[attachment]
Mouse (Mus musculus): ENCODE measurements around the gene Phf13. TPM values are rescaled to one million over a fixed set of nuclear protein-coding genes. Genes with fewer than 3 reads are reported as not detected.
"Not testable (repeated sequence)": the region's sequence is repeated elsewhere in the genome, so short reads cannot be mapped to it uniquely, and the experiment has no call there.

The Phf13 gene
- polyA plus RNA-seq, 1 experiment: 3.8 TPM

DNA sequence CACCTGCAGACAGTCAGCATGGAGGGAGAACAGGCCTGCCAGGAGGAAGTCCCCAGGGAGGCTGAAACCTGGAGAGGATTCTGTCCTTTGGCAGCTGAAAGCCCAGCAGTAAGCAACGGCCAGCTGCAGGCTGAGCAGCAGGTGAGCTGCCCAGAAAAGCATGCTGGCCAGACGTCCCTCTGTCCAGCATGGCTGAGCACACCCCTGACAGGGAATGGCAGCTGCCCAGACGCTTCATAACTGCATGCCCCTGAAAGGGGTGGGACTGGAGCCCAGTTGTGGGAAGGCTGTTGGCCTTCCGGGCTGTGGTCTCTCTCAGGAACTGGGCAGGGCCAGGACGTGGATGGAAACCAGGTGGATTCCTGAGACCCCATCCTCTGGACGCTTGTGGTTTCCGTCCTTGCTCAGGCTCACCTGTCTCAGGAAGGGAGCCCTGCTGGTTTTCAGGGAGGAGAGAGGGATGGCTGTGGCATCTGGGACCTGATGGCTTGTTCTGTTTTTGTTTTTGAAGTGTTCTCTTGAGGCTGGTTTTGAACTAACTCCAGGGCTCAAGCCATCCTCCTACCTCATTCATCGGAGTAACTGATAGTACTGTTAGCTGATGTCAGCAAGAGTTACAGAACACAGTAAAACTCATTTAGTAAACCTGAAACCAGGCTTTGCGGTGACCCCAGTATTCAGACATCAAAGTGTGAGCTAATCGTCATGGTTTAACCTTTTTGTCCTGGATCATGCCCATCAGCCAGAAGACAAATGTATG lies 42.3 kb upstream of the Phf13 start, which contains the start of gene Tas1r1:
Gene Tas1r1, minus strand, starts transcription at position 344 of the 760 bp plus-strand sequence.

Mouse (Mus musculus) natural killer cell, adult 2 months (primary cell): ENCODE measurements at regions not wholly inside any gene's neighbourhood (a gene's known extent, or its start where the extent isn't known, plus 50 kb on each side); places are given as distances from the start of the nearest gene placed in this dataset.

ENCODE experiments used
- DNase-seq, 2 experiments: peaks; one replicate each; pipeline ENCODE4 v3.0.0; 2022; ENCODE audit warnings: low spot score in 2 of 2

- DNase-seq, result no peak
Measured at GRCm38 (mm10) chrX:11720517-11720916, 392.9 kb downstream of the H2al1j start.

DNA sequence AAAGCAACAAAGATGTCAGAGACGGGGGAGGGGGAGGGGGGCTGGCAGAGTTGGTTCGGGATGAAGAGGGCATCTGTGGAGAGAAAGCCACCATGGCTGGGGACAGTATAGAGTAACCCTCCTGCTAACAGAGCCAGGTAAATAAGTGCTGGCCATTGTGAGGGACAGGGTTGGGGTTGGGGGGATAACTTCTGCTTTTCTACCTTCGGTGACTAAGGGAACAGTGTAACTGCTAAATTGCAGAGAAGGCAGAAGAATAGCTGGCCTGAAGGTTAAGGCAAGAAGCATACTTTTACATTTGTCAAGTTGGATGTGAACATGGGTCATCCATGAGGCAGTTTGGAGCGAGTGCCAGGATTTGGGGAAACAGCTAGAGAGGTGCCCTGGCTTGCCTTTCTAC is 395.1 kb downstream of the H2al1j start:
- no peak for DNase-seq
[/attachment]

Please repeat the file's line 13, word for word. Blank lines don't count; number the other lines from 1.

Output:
- no peak for DNase-seq